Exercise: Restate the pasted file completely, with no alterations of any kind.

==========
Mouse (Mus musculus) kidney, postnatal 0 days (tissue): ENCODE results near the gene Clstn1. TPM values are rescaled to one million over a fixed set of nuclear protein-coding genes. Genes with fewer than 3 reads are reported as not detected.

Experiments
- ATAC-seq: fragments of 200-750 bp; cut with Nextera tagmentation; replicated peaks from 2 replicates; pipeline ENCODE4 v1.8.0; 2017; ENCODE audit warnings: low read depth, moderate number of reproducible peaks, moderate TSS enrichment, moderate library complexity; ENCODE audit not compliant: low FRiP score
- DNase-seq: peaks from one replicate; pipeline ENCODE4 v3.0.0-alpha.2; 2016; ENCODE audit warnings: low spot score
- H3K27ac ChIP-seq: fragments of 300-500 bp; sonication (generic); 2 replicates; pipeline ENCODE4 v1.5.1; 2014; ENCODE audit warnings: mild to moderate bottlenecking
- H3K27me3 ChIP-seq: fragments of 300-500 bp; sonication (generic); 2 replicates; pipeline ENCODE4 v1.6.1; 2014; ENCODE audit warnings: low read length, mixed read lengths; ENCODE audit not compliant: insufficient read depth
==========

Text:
Mouse (Mus musculus) kidney, postnatal 0 days (tissue): ENCODE results near the gene Clstn1. TPM values are rescaled to one million over a fixed set of nuclear protein-coding genes. Genes with fewer than 3 reads are reported as not detected.

Experiments
- ATAC-seq: fragments of 200-750 bp; cut with Nextera tagmentation; replicated peaks from 2 replicates; pipeline ENCODE4 v1.8.0; 2017; ENCODE audit warnings: low read depth, moderate number of reproducible peaks, moderate TSS enrichment, moderate library complexity; ENCODE audit not compliant: low FRiP score
- DNase-seq: peaks from one replicate; pipeline ENCODE4 v3.0.0-alpha.2; 2016; ENCODE audit warnings: low spot score
- H3K27ac ChIP-seq: fragments of 300-500 bp; sonication (generic); 2 replicates; pipeline ENCODE4 v1.5.1; 2014; ENCODE audit warnings: mild to moderate bottlenecking
- H3K27me3 ChIP-seq: fragments of 300-500 bp; sonication (generic); 2 replicates; pipeline ENCODE4 v1.6.1; 2014; ENCODE audit warnings: low read length, mixed read lengths; ENCODE audit not compliant: insufficient read depth